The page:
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Nina Caprez climbing a 7a+ pitch on Divine Providence, Mont Blanc
Photo by Nina Caprez archive
Nina Caprez dealing with the alpine climbing on the first part of Divine Providence, Mont Blanc
Photo by Nina Caprez archive
Nina Caprez and Merlin Benoit at the bivouac of Divine Providence, Mont Blanc
Photo by Nina Caprez archive
The line of Divine Providence, Grand Pilier d’Angle, Mont Blanc, first climbed from 5 - 8 July 1984 by Patrick Gabarrou and François Marsigny
Photo by Nina Caprez archive
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Nina Caprez climbs Mont Blanc Divine Providence

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Swiss climber Nina Caprez reports about her July 2016 ascent, carried out with Merlin Benoit, of 'Divine Providence' (ED+, 7b+, 900m) up Grand Pilier d’Angle, Mont Blanc. This is likely to be the first free female ascent of this route established from 5 -8 July 1984 by Patrick Gabarrou and François Marsigny.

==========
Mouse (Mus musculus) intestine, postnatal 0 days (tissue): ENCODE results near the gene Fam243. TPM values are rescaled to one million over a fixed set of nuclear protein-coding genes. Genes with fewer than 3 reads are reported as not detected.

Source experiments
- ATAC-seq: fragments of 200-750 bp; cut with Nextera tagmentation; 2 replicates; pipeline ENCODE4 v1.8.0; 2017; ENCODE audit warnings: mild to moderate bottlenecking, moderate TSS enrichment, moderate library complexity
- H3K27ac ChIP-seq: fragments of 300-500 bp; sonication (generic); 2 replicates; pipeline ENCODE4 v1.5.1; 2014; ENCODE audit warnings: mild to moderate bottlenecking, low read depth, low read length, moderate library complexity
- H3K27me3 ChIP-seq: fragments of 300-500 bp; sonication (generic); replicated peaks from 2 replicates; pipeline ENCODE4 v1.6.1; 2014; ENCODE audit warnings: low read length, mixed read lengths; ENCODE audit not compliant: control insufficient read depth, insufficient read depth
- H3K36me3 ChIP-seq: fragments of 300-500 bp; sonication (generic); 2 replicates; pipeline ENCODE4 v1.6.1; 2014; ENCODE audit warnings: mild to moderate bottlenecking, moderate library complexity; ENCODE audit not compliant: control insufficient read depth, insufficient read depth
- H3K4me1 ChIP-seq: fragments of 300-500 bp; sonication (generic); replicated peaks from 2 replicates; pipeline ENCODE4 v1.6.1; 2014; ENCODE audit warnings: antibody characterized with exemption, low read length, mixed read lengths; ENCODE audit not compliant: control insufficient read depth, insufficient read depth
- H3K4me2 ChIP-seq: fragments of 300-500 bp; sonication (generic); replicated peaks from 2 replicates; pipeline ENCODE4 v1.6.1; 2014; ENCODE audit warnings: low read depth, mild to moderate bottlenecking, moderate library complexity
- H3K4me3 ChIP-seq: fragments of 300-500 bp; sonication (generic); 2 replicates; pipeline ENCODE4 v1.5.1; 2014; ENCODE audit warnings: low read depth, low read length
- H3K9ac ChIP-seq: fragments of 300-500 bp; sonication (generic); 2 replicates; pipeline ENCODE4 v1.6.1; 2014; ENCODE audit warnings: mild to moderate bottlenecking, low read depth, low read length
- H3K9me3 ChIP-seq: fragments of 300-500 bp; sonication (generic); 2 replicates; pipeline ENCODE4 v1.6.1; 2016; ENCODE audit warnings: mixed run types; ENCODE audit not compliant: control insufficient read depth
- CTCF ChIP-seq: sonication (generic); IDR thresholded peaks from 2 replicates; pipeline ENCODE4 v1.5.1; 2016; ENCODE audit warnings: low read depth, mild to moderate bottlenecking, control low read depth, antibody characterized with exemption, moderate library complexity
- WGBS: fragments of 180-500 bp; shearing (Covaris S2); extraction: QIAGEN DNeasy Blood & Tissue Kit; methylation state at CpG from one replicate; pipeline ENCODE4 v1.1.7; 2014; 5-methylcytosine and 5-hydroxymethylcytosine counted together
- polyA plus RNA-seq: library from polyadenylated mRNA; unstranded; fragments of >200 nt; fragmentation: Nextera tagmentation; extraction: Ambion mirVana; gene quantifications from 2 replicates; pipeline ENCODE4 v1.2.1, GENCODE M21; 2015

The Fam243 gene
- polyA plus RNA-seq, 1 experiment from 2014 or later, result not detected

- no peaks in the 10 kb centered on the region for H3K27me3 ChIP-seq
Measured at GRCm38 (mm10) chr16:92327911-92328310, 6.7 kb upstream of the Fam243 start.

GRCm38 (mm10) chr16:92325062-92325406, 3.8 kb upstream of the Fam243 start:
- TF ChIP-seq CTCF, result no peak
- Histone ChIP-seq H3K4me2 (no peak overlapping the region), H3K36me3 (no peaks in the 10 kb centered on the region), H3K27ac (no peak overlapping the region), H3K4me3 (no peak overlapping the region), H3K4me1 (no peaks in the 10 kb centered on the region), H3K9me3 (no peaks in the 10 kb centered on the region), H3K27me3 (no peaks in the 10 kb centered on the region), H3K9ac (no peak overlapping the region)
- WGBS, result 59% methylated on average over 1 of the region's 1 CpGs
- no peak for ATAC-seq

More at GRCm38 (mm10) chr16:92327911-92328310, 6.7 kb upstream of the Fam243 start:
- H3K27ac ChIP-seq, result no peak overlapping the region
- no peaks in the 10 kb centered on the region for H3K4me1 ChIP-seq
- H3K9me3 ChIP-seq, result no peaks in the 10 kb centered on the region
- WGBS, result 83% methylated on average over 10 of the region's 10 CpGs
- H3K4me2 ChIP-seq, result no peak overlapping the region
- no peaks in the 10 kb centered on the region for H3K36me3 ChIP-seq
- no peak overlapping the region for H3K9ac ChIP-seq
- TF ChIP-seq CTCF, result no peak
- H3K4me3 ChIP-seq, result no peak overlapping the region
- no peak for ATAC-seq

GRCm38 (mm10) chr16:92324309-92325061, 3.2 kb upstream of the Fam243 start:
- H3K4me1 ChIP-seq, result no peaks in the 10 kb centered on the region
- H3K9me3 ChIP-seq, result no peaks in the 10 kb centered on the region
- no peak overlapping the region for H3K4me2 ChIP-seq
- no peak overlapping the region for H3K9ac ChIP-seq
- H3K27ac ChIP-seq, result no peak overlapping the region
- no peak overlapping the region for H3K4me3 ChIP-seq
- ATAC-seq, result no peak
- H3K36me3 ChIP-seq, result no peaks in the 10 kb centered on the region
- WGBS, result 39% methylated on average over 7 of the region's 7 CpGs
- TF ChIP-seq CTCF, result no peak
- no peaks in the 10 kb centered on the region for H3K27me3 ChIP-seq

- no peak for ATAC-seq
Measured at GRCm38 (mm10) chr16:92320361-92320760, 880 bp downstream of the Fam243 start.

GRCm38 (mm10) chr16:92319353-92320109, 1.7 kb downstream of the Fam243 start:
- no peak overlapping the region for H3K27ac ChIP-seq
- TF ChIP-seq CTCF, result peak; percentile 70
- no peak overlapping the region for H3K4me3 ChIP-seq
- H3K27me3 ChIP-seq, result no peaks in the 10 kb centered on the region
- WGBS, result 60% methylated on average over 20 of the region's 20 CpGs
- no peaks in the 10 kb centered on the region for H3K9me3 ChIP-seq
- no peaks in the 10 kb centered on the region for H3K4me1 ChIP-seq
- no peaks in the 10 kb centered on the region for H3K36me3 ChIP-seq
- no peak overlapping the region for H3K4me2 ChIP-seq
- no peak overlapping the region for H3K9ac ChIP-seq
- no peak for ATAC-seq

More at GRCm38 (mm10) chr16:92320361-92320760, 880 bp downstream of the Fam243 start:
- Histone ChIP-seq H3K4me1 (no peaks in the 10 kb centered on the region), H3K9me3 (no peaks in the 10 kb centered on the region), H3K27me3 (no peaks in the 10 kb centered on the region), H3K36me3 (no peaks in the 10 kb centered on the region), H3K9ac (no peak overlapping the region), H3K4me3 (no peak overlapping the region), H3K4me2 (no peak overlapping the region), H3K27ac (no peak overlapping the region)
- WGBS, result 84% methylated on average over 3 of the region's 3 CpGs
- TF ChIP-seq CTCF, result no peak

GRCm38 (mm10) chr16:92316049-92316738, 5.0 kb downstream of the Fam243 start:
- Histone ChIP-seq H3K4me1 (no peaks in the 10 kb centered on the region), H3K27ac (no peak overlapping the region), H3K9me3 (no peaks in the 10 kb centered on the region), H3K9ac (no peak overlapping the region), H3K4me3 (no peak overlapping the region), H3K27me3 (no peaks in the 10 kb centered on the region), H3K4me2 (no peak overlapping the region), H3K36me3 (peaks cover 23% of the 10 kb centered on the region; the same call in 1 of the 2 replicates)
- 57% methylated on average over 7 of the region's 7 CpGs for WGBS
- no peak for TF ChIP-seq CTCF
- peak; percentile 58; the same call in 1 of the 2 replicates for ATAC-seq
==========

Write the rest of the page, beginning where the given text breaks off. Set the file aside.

Over a period of four days in July 1984 Patrick Gabarrou and François Marsigny climbed what would become one of the absolute symbols of mountaineering, not only in the Mont Blanc massif: their Divine Providence up Pilier d’Angle. Originally graded ABO, the climb offered, offers, difficult and technical climb in a severe and remote setting, and even though more than three decades have passed, "Providence" remains coveted project for countless alpinists worldwide. First climbed free in 1990 by Alain Ghersen and Thierry Renault, and then first soloed later that winter by Jean-Christophe Lafaille, earlier this summer the line was repeated by Swisswoman Nina Caprez, more famous for cutting-edge sport climbing than alpinism at altitude. In this somewhat unusual vest as mountaineer, she describes her "magical" experience below. Which, for the record, could well be the route’s first free female ascent.


MAGICAL DIVINE PROVIDENCE
by Nina Caprez

I am not quite sure what bit me when I did this route, but it must have been something magical. Sometimes it’s your guts that make you try things. This is the case for Divine Providence.

In July I spent some time in the mountains, climbing a pretty ridge, a nice summit like the Chardonnet, I didr some climbing at the Trident and the Grand Capucin, I sent Avé César on Petit Clocher du Portalet, and in general I built up some decent legs.